Yes, I realize in a previous column I wrote about how the Christmas season always seems to start too soon, and I still stand by that opinion. However, as I write this, I am actually feeling quite excited about this coming Christmas. Don’t ask me why, I’m not quite sure.
I’m going to capitalize on this feeling, by penning this column about my favourite memories of Christmases past.
Shortbread cookies, for me, have always been a reminder of Christmas. I remember, as a kid, helping my mother decorate the cookies with sprinkles and different coloured icing. The taste of shortbread cookies always reminds me, the Christmas season is here.
One of my favourite Christmas Eve memories is, after leaving church in Port Perry, looking out the car window to see the different Christmas light designs on people’s houses and lawns. I remember after going to church, I would always be excited about how Santa was coming that night, and how seeing all of the houses lit just filled me with a bit more Christmas spirit. To this day, I still enjoy seeing the creative ways people light their houses.
Like many kids, I remember, Christmas morning, rushing downstairs to see what Santa Claus had brought me. I’ve never really been much of a morning person, so my mother or sister would usually tell me to get up and go downstairs. Despite being groggy, the feeling of excitement and joy, at seeing the gifts, always beat the tired feeling.
On Christmas day, after everyone finished their Christmas dinner, for a number of years, I remember a bunch of the family members getting together at the table for a card game. I remember it being just something fun to do, before the celebrations were over. For me, I enjoyed learning the rules of the game and being with the adults for a bit. I think card games, for me, were a bonding experience, as I played them as a kid, with my great grandmother in her apartment.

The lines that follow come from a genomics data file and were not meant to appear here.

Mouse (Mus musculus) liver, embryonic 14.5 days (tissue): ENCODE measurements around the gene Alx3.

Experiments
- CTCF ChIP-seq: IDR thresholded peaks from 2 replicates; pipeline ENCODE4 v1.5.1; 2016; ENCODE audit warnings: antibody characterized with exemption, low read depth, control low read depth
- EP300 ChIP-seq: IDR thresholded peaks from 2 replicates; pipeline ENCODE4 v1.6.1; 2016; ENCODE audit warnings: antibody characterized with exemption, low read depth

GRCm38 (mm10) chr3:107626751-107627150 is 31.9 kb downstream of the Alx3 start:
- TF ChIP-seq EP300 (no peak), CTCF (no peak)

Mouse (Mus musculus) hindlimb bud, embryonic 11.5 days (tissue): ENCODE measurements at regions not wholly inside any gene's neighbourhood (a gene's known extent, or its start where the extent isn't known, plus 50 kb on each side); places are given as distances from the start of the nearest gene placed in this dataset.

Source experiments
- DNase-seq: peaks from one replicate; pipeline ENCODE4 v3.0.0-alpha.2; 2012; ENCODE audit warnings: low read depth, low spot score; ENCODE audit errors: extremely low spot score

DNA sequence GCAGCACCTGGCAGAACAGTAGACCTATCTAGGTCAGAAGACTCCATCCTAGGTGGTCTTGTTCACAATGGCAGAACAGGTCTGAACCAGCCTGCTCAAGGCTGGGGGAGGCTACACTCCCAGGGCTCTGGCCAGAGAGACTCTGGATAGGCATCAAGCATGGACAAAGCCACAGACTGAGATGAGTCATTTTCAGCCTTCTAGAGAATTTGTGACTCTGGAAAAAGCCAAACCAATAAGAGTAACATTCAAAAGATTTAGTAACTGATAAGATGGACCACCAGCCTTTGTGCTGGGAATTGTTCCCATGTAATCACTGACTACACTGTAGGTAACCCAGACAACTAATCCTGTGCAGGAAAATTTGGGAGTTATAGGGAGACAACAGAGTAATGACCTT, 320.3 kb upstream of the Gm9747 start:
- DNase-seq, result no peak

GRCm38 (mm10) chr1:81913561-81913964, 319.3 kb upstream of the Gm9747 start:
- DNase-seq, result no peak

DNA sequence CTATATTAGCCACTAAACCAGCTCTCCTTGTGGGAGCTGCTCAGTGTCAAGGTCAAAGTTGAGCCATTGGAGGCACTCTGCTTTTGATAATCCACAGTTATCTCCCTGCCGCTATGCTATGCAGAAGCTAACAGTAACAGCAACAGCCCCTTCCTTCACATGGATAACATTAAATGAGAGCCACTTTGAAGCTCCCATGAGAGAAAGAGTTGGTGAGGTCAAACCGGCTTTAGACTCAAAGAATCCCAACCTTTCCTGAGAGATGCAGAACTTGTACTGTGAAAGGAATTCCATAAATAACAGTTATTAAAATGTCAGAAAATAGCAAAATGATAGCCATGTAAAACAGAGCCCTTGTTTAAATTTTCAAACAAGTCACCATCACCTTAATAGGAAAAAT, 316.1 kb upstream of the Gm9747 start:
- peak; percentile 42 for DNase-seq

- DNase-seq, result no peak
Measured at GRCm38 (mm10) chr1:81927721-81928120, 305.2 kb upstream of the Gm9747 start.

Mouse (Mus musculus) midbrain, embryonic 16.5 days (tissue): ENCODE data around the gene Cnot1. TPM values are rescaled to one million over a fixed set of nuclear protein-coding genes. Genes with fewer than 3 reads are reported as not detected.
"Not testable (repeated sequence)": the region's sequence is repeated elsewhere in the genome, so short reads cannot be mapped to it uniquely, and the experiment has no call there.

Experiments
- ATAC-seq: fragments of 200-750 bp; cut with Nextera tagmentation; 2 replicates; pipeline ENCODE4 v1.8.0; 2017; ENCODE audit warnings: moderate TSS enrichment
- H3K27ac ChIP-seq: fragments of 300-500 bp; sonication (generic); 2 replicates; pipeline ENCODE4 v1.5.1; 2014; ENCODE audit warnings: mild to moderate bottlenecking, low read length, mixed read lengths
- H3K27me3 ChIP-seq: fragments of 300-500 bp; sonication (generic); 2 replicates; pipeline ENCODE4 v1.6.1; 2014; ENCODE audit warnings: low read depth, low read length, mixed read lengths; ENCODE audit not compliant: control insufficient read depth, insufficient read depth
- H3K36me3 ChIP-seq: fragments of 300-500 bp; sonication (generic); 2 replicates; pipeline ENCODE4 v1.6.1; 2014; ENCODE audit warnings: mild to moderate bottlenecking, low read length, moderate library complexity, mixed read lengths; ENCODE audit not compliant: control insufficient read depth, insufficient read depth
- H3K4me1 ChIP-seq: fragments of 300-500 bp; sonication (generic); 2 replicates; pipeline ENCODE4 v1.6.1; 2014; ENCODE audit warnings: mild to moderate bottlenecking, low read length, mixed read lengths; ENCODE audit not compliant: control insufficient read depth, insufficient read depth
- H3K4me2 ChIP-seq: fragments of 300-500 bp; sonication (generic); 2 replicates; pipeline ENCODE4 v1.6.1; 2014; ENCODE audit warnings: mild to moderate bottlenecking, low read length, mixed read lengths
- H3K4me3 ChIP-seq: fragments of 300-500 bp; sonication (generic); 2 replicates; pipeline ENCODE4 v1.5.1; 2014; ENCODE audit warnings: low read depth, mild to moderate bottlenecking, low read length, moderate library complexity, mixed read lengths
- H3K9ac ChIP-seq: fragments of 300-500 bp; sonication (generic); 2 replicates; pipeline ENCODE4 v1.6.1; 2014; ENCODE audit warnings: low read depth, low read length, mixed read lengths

Looking back on my memories of the Christmas season has reminded me of all of the good times I’ve had at Christmas time.
As I wrote in my last column, reflecting on what we have done, rather than looking at what we have not yet achieved, is a good way for people to feel accomplished. In the same sense, those who are not yet feeling the Christmas spirit should remind themselves of the positive memories they’ve had at Christmas, in order to feel a bit more cheerful and excited about the season.
Before I end this column, let me just congratulate my mother Lorie on 25 years working for Medical Associates of Port Perry.
Merry Christmas everyone!
When listening to the radio recently, I heard about an interesting idea called the ‘reverse bucket list.’
For those who don’t know, the reverse bucket list is simply a list of what you have accomplished in life, instead of what you have not yet been able to accomplish.
I found this idea intriguing because it encourages people to really think about, and appreciate, what they have done in life. It fits with something I wrote in a 2015 column, where I explained how people tend to only focus on how to get from point A to point B, and forget to enjoy the small moments. With this reverse bucket list idea, instead of looking at how to just get between those two points, and possibly getting frustrated that they haven’t got to point B yet, they instead would focus on all of the things they have done thus far.
Personally, I think we all need to spend more time reflecting on the things we’ve already done and remembering fond memories from those times. I also don’t think many people truly recognize how many things they have accomplished in their lives, because the focus is always, ‘what is next on my list to do.’
As a reporter, I understand how quickly life tends to rush by. Each week, as soon as we finish one news cycle, another begins, and the focus quickly shifts from the previous week to getting things ready for the next paper. However, at some times when I am feeling like things are moving slower than I hoped on certain stories, or I am feeling less accomplished, I simply take a moment to look at stories I felt were successes and to remind myself of the circle of people, such as friends or family, who care about me.
I think, through this kind of reflection, people can see how they’ve grown through experience in their career or in life in general, and can see just how important or accomplished they truly are.
As well, some goals can be large in nature and so seem far away. With this list, people can reflect on the small things they’ve done to eventually reach these large goals.
With the Christmas season here, and with it being the final month of 2017, I think, now is the perfect time to reflect on our accomplishments. I encourage people to write their own reverse bucket list.
Is a reporter for The Standard Newspaper, so if you see him, feel free to say hello. You can follow Dan on Twitter at @dancearnsy